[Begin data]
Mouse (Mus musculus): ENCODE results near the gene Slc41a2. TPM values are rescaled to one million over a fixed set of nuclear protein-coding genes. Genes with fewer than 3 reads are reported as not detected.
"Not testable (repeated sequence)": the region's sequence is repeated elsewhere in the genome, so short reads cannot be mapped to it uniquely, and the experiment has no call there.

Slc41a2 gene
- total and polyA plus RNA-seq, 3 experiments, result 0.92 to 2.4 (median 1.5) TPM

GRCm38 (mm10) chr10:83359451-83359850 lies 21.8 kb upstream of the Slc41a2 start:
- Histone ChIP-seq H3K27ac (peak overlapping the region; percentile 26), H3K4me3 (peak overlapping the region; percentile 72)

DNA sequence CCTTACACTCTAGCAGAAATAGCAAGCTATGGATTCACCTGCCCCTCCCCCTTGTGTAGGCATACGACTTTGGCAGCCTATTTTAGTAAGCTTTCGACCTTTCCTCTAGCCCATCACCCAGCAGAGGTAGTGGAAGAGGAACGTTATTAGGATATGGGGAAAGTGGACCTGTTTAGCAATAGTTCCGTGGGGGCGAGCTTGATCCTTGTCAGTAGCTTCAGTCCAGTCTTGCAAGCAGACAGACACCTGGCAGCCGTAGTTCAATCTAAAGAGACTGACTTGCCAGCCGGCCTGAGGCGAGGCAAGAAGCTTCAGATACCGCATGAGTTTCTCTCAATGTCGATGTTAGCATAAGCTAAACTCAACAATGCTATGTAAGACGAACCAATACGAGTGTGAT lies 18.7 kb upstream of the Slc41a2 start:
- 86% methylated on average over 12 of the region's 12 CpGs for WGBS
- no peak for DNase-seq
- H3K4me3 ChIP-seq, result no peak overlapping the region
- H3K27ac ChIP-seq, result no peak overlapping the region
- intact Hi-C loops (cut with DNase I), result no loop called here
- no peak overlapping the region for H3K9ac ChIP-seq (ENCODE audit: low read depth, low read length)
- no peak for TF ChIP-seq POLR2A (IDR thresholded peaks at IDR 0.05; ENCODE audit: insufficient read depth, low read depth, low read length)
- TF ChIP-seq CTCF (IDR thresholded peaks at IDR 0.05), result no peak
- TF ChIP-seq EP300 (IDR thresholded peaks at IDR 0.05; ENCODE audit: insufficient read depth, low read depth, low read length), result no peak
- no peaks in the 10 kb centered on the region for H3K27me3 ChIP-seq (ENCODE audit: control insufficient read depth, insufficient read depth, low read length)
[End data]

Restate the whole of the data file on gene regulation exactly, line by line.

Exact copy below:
Mouse (Mus musculus): ENCODE results near the gene Slc41a2. TPM values are rescaled to one million over a fixed set of nuclear protein-coding genes. Genes with fewer than 3 reads are reported as not detected.
"Not testable (repeated sequence)": the region's sequence is repeated elsewhere in the genome, so short reads cannot be mapped to it uniquely, and the experiment has no call there.

Slc41a2 gene
- total and polyA plus RNA-seq, 3 experiments, result 0.92 to 2.4 (median 1.5) TPM

GRCm38 (mm10) chr10:83359451-83359850 lies 21.8 kb upstream of the Slc41a2 start:
- Histone ChIP-seq H3K27ac (peak overlapping the region; percentile 26), H3K4me3 (peak overlapping the region; percentile 72)

DNA sequence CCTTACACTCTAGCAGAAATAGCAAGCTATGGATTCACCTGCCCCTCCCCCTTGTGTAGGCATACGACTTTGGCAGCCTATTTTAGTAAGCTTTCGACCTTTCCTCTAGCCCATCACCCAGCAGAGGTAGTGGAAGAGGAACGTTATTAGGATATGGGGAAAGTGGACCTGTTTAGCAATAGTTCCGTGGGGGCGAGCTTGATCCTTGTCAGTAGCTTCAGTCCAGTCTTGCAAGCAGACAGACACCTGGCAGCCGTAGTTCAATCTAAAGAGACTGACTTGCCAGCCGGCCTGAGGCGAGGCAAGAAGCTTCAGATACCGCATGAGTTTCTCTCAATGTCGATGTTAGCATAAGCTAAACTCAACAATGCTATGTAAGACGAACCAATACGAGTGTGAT lies 18.7 kb upstream of the Slc41a2 start:
- 86% methylated on average over 12 of the region's 12 CpGs for WGBS
- no peak for DNase-seq
- H3K4me3 ChIP-seq, result no peak overlapping the region
- H3K27ac ChIP-seq, result no peak overlapping the region
- intact Hi-C loops (cut with DNase I), result no loop called here
- no peak overlapping the region for H3K9ac ChIP-seq (ENCODE audit: low read depth, low read length)
- no peak for TF ChIP-seq POLR2A (IDR thresholded peaks at IDR 0.05; ENCODE audit: insufficient read depth, low read depth, low read length)
- TF ChIP-seq CTCF (IDR thresholded peaks at IDR 0.05), result no peak
- TF ChIP-seq EP300 (IDR thresholded peaks at IDR 0.05; ENCODE audit: insufficient read depth, low read depth, low read length), result no peak
- no peaks in the 10 kb centered on the region for H3K27me3 ChIP-seq (ENCODE audit: control insufficient read depth, insufficient read depth, low read length)